Imagine a card of condolence that was signed, “Have a good one”, or a correspondence with a new client that signed-off, “XOXO” (I guess that could be appropriate depending on how you define “client”). How you sign your correspondence matters, especially in modern communication where a lack of tone is compensated for via diction. Are you compensating correctly?
How do I write an email signature that is appropriate and effective?
Everyone has communication pet-peeves. I can’t stand “Cheers” as an email sign off. If I’m at a pub in the UK, bring on the “Cheers,” but if I’m telling you that we failed to secure a contract with a client who generates 50% of our revenue, then “Cheers” is perhaps the wrong signature sign off. So a one-size-fits-all approach to signatures does not work.
“Yours” or “Yours Truly” are particularly creepy to me. It sounds gushing and unrestrained. I’m not even sure what they mean in terms of etymology—a pronoun, possessive, but what the hell does it imply? Love? XOXO? “Warmest wishes” and “Sincerely” sound a little too lavish and familiar for professional correspondence. I would hope you are sincere!
My personal taste aside, is it possible to establish rules for signing an email? This has been debated in email etiquette guides, Bloomberg, Forbes and even in the New York Times in their lambasting of “best” (which, I think it worth noting, has been my go-to for years, until now). In my opinion, below are the 3 best email signature options that I’ve come across in my 8 years of communicating in a corporate environment with both clients and vendors.
3 Examples of Professional Email Signature Techniques
It’s 6 p.m. on a Friday, and you need to send out one last message before you can get home to your family. You are panicking and agonizing over your email signature. If the recipient of your pending email made first contact, then you are in luck! If they make first contact, an emailing technique for the uncertain is mirroring. A “Sincerely” gets a “Sincerely.” A “Have a good one” gets a “I hope you have a good one as well.” Use a bit of logic and reason, but for the most part, if you are stuck and unsure, then mirroring can be an effective technique.
The Buried Sign Off
My best piece of advice—the buried sign off. Generally, this one works best by either ending with acknowledgement of a point in sender’s note, or ending with further instruction. Here are a few examples. These would be the last line of your email, and then you can simply sign your name.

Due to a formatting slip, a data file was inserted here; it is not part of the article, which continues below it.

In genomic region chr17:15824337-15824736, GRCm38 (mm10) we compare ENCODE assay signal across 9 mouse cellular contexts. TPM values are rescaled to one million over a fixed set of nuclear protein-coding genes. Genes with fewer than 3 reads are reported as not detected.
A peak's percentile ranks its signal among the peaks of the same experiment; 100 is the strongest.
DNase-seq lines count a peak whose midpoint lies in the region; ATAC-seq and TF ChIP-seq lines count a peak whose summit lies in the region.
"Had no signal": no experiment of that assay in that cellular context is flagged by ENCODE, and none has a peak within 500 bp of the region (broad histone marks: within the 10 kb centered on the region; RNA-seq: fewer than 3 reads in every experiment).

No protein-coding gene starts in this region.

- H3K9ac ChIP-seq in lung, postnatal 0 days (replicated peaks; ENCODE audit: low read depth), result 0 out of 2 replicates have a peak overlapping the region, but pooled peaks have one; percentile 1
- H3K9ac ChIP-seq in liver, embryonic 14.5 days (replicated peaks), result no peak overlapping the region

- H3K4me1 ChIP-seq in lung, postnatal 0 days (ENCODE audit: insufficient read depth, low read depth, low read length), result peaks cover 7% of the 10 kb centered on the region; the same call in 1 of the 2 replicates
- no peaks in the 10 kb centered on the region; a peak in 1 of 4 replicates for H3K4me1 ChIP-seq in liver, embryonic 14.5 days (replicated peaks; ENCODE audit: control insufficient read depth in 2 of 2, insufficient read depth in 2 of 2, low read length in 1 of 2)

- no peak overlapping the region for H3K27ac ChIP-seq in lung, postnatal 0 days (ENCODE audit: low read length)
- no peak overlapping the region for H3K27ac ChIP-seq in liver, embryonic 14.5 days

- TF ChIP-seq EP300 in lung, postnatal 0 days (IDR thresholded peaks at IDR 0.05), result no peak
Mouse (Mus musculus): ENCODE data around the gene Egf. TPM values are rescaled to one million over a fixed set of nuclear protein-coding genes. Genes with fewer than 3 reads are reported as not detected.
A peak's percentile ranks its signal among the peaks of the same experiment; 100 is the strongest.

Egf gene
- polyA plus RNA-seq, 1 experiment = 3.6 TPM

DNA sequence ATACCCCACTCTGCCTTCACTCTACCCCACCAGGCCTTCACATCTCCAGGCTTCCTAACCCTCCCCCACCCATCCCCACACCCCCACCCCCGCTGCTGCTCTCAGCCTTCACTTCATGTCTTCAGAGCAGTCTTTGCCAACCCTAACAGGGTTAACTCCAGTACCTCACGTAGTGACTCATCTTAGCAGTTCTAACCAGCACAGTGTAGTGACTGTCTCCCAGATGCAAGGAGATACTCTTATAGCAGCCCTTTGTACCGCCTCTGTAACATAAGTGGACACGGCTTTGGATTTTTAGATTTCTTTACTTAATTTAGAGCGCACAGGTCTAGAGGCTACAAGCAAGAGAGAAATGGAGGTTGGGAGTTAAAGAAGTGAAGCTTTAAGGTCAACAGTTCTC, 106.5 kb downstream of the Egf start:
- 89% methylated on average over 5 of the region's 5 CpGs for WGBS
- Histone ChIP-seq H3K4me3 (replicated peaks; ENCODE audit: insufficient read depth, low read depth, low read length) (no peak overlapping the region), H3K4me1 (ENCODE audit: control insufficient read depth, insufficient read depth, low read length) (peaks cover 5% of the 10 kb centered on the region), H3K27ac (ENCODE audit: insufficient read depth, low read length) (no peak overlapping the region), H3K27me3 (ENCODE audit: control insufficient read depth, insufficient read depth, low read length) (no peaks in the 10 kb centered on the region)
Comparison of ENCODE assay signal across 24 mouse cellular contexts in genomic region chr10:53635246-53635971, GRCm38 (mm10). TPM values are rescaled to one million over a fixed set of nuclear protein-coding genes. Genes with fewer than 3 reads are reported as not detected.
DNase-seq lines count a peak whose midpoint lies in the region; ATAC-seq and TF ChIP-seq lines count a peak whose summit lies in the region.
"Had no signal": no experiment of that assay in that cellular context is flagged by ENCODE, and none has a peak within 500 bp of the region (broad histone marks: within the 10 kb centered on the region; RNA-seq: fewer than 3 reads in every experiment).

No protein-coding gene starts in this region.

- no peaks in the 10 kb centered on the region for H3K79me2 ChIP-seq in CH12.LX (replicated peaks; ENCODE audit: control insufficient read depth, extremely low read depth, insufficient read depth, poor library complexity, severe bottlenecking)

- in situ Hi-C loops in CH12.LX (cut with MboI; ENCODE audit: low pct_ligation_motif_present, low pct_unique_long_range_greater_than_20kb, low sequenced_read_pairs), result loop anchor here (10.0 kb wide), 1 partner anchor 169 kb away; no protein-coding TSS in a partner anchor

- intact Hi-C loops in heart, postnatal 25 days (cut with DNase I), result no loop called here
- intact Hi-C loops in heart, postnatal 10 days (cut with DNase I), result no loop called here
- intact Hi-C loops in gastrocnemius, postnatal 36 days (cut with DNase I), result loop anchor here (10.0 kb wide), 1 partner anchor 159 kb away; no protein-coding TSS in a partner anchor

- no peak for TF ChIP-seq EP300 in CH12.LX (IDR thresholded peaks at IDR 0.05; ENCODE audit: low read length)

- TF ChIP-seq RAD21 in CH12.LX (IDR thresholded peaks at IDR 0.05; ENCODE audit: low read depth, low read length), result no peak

“I look forward to seeing you at the closing tomorrow.”
“Kindly review and advise by return email if approved. If a copy of a specific invoice is needed, please let us know.”
“If payment was overlooked, we appreciate your assistance in bringing your principal’s account up to date with us.”
“We really appreciate your order and are excited to serve you.”
This method not only eliminates the uncertainty of the sign-off, but it eliminates the space-wasting of platitudes, lets the sender know you are addressing the issues, and advises further instruction.
No Sign-Off at All
I like Bloomberg Businessweek’s advice from their article “You’re Ending Your Emails all Wrong”:
“Nothing. Don’t sign off at all. With the rise of Slack and other office chatting software, e-mail has begun functioning more like instant messaging anyway. “Texting has made e-mail even more informal than it is,” Pachter says. In conversations with people we know, complimentary closings have started to disappear. Tacking a best onto the end of an e-mail can read as archaic, like a mom-style voice mail. Signoffs interrupt the flow of a conversation, anyway, and that’s what e-mail is. “When you put the closing, it feels disingenuous or self-conscious each time,” Danzico argues. “It’s not reflective of the normal way we have conversation.” She ends all her e-mails, including professional ones, with the period on the last sentence—no signoff, no name, just a blank white screen.”
Maybe that’s why our favorite movies fade to black and leave us wanting more. Maybe that’s why sometimes the most impromptu conversations with people whose names we never learn—in passing on the subway, at the park, in the frozen food aisle—leave the largest impacts. Perhaps less is more when saying goodbye, but it can’t be downplayed in modern communication where a lack of tone is compensated for in diction.
In the professional realm, just keep it simple, but not too simple. Use logic in your sign-off. Don’t sign “Thanks” if there is no reason to give thanks—just like you wouldn’t sign “Have a good weekend” on a Tuesday email. The three tips for writing email sign-offs that I’ve mentioned should provide a good guide, but it is all relative—go with your gut.
Yours truly, or have a good one, or xoxoxo,
Ryan R. Latini